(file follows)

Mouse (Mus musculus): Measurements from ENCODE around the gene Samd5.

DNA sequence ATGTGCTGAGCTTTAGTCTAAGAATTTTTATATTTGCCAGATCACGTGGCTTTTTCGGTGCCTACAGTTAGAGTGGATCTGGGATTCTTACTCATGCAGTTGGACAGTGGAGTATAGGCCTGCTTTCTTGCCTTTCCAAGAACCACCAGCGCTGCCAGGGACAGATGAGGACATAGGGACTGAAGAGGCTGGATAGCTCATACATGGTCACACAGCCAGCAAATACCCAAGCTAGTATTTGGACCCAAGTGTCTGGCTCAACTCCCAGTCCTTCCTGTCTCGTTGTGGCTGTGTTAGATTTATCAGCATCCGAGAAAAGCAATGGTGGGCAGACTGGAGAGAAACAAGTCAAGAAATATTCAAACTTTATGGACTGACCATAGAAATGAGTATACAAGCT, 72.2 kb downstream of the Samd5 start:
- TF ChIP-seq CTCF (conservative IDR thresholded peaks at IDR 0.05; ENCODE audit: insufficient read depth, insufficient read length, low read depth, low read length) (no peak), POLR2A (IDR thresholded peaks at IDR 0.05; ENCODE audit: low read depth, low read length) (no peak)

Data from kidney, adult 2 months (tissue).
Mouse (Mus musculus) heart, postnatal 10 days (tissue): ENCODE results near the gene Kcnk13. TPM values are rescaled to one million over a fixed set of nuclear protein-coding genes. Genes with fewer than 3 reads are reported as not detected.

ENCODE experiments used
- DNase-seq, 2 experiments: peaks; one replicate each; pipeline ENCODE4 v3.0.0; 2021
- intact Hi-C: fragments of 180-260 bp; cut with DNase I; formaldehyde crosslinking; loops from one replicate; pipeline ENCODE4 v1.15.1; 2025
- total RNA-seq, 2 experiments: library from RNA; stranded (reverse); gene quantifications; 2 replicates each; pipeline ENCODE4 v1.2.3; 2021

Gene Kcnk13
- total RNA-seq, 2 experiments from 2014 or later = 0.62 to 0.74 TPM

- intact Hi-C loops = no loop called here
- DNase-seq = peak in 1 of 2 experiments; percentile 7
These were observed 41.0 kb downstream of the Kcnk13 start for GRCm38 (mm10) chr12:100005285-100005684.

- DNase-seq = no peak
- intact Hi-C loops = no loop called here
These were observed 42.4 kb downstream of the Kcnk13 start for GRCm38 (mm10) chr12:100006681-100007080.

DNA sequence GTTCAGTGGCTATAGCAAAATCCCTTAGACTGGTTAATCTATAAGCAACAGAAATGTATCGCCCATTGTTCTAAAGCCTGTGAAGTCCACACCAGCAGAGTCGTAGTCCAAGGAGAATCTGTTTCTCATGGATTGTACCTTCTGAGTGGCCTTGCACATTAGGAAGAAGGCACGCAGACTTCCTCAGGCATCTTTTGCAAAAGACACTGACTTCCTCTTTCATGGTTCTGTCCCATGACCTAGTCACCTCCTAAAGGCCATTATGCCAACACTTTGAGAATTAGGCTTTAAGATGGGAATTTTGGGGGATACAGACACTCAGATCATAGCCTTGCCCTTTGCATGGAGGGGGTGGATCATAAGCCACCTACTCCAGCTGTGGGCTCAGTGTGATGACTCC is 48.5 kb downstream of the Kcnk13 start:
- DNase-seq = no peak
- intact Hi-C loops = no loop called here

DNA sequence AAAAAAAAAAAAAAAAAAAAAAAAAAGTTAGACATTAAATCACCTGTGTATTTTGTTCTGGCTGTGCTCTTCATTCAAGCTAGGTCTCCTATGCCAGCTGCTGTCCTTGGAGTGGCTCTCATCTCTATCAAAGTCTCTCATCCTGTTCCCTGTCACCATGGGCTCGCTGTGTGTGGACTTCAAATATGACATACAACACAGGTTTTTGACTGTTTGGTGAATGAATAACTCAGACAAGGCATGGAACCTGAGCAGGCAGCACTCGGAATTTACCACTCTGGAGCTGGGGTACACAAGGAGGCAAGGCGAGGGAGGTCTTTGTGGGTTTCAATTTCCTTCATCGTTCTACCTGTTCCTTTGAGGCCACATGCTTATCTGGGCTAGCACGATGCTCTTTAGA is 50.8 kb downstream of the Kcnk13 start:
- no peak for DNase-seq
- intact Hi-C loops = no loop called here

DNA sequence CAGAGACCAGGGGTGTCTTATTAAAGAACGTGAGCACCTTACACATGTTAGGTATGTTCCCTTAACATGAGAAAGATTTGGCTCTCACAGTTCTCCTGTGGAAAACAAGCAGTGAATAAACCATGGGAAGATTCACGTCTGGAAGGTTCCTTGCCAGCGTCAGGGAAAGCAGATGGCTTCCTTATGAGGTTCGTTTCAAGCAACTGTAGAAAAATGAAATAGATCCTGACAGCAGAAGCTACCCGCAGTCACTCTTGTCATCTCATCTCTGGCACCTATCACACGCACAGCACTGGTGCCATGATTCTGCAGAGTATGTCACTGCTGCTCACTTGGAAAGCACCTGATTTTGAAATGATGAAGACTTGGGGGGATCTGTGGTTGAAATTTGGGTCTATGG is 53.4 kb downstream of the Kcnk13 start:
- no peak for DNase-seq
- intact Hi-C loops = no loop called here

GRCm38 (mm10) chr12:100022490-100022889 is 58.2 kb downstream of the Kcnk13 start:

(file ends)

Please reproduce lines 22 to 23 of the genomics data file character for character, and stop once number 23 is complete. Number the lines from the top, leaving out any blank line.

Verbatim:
- no peak for DNase-seq
- intact Hi-C loops = no loop called here